2. After a Form 211 is filed, how long until the security can begin quotation on the OTCBB?
    There is no standard time to process a 211 and clear the market maker to begin quoting a security on the OTCBB. The time it takes to review a 211 may vary significantly depending on many factors including whether or not FINRA has to request additional information from the market maker that submitted the form and upon how long it takes the market maker to respond to requests for additional information.
  3. How do I check the status of a Form 211 filing?
    Contact the FINRA OTC Compliance Unit. Please note that the Form 211 review process is proprietary and, thus, FINRA will only discuss details of the filing or review directly with the firm that submitted the Form 211.
  4. Do financials submitted with the Form 211 have to be audited?
    The periodic reporting requirements relied upon by FINRA Rule 6530 require annual audits of an issuer's financial statements for quoting on OTCBB. However, current FINRA rules do not require audited financial statements for quoting on other quotation mediums, but they should be prepared in accordance with GAAP or, for foreign issuers, in accordance with their home country's accounting standards.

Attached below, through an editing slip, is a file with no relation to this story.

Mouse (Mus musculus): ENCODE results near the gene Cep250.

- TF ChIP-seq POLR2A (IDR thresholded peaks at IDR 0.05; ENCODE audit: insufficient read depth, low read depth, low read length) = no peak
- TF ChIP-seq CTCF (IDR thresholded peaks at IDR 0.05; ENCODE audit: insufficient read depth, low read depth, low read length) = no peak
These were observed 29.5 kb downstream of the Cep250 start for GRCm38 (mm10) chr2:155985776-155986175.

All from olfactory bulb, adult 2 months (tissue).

5. Do I have to file a Form 211 for a security delisted from an exchange?
    An exchange delisted issuer that wishes to be quoted on the OTCBB should contact their market makers to request that they complete a Form 211 for review and processing.

Why the Current System is Unfair

Escaping the Grey Market is a very low-probability event from what I have learned. To be fair, it is very likely that most stocks that are suspended do indeed have serious issues that justify enforcement action. With that said, the current system has the potential to result in a company that is not guilty of anything still having its stock stuck in purgatory indefinitely. Some of the issues that stand out:

  • The SEC doesn't have to ever share any information with the company it suspends. In fact, several companies have suggested that there was no contact by the SEC during the suspension (or in advance).
  • Even if a company were to clear up any potential issues within the two-week suspension period, it would still get sent to the Grey Market.